What is phonics?
Phonics is a method of teaching children to read by linking sounds (phonemes) and the symbols that represent them (graphemes, or letters) to form words.
Phonics teaches children to be able to listen carefully and identify the phonemes (individual sounds) that make up each word. This helps children to learn to read words and later to spell words.
There are 6 different ‘phases’ of learning phonics, ranging from Phase 1: listening to sounds to phase 6 which teaches more complicated reading and spelling skills such adding prefix and suffixes. At nursery level we focus on Phase 1 ensuring that children have all the skills in place they need to start phonics in Rception.
In Phase 1 phonics children focus on developing their listening and speaking skills so that when the time comes to introduce phonemes (letter sounds) children are able to listen closely and decipher between the different (often similar) sounds. Basically, it helps them to tune into sounds.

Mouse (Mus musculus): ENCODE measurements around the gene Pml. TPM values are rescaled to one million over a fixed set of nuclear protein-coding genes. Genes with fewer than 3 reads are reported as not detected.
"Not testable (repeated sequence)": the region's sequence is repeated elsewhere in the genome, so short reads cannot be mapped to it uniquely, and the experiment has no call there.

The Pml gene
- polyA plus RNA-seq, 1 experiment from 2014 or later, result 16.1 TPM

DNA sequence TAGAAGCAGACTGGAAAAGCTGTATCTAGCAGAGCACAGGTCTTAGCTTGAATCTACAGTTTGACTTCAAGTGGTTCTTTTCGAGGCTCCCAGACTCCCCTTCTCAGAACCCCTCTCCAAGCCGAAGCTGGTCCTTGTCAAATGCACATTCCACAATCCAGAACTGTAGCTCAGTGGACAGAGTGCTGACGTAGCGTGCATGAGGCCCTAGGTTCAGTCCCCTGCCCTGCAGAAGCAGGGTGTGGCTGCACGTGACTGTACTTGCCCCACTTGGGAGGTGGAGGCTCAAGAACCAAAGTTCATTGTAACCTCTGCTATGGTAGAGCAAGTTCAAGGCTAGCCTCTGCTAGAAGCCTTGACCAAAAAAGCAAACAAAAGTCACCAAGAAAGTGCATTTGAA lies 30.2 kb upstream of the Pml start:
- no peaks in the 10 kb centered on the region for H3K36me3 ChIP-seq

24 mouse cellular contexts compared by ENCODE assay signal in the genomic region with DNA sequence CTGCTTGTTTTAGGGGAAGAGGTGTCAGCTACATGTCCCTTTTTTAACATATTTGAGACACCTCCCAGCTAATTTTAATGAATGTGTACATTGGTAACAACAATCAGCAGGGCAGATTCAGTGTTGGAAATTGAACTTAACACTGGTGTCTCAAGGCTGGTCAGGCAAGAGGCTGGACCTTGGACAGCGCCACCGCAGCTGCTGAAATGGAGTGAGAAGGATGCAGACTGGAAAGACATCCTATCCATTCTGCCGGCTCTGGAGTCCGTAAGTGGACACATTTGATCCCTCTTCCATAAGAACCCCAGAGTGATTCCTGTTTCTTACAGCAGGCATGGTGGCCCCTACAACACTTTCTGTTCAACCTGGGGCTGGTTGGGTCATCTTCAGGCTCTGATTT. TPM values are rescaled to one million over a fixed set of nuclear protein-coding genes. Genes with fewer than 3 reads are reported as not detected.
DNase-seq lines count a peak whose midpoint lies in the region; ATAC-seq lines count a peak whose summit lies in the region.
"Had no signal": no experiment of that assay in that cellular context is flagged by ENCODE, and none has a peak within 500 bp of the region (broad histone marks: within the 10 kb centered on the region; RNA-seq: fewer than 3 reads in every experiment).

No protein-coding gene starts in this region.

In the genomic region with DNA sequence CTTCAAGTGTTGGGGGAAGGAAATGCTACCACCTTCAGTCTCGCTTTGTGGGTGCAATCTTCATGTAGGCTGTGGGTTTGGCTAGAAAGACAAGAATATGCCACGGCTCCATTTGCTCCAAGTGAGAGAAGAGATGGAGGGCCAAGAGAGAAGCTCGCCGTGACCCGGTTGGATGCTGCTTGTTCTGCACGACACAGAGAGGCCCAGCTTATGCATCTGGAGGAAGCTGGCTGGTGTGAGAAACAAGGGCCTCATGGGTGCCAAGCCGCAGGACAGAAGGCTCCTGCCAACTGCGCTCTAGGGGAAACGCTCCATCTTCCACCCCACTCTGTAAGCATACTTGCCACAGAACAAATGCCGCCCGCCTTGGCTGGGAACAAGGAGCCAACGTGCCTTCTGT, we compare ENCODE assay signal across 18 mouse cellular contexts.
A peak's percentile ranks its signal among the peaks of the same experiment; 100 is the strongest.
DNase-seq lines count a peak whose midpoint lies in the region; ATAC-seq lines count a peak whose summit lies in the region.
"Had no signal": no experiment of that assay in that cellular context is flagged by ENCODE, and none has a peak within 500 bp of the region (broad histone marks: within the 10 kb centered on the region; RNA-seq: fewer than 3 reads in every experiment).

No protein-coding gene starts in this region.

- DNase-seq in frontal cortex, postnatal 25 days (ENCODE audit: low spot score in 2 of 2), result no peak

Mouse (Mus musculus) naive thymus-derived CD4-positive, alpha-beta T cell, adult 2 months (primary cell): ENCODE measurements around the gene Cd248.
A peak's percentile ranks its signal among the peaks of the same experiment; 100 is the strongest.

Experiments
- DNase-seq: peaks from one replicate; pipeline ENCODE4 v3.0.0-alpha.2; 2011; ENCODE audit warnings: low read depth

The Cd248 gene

When planning for Phase 1 phonics we follow the order of DfE’s Letters and Sounds document. This breaks the listening activities into 7 different aspects, getting progressively harder as the children’s listening skills develop. These are all taught through fun, engaging games and activities.
- Environmental Sound Discrimination
- Such as sound walks around the nursery, drumming on different materials around the garden, describe and find it games.
- Instrumental Sound Discrimination
- For example deciphering between musical instruments, adding new words to old songs or adjusting volume when playing the instruments.
- Body Percussion Sound Discrimination
- We explore different ways to make sounds with our bodies.
- Rhythm and Rhyme.
- Voice Sounds
- Oral Blending and Segmenting
Blending: This is when children say the sounds that make up a word and are able to merge the sounds together until they can hear what the word is. This skill is vital in learning to read.
Segmenting: Like blending but in reverse. Children are given the word and taught to identify the individual sounds within it in order to sound out/ spell the word.